2. Which are my favorites? All of them so far. Dahlias are a bit problematic here in in the high desert. They must be lifted and stored indoors over winter; so far I have only grown some of the smaller varieties in pots, and had indifferent success. Maybe they just need a couple of years to get established? I am re-inspired by your photos, though, and am going to order some dahlia tubers this spring. Thanks for the morning color blast.

  3. Tom,
    Wow! First real rainy day here, overcast and just a little sad for my only day off to garden and plant bulbs for spring. But, taking heart with some toast and marmalade, I opened your post to see the riot of dahlias on your windowsill. Just a bright delight! Sends me out to get to get those bulbs in so I can try for a similar windowsill in the spring.
    Thanks!

  4. Hi Tom, I love your description. Dahlias do have so much personality. To please my grandmother, when their farm had become a hobby, my grandfather grew rows and rows of dahlias. Every kind. My grandmother loved dahlias. I have fond memories of wandering amongst them And feeling their love. Jill

  5. Lovely photos. I wonder if you would share what fertilizer you use to get such beautiful blooms. I am in the snow corridor of Mount Washington so also must dig up and store my tubers each fall. I mostly plant in large pots. I also started out with such good intentions about remembering names but have now given them all anecdotal names such as “Prolific Purple”, “Rococo Red”, “Ravishing Rust”, etc. That way I can at least keep track of what’s what when planting time comes. Usually.

    • Grace, great minds think alike. I’ve started naming my nameless dahlias, too, from orange julius to raspberry swirl to supernova. As for fertilizer, I usually don’t use a dry organic fertilizer unless the plant seems to be struggling. For the most part, I use mulch and grass clippings as top dressing and it breaks down nicely and provides some boost to the plants. I also add compost to sorry-looking soil. And then there’s chicken poop which works wonders. If it’s fresh, I just leave on top of the soil so it decomposes without burning the plant, though I’ve never witnessed it burning the plant. This year I’m going to try my friend Karen’s liquid fertilizer recipe where she soaks pulled weeds in water and when the ‘stew” start to show bubbles, pour it around the plant. Seems to work wonders for her, while using up the weed piles.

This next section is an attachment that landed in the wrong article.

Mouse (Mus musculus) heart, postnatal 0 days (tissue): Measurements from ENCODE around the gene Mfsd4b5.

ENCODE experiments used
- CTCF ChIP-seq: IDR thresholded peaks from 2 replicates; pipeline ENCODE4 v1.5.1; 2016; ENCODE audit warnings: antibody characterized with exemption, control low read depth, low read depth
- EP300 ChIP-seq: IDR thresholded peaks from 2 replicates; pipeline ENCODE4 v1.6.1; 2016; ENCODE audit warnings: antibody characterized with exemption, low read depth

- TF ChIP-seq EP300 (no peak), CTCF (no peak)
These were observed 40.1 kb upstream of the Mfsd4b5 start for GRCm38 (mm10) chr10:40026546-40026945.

6. Thanks so much for this post. I just cut mine down a week or so ago, and it was nice to get a dahlia bouquet after I thought they were all composted.

  7. We live by Swan Island Dahlias, and oh boy, when they are in bloom it’s breathtaking! I keep buying and planting, too much temptation. And we have several now just blooming like mad, even though we’ve had several frosty nights. Just love them, and yours are gorgeous!

  8. Tom, for those who hesitate at the prices, you might want to mention that the tubers are easily divided after the first year. Like most things in the garden, a single investment results in interest rates unheard of in the banking world. (And you “profit” without hurting a soul.)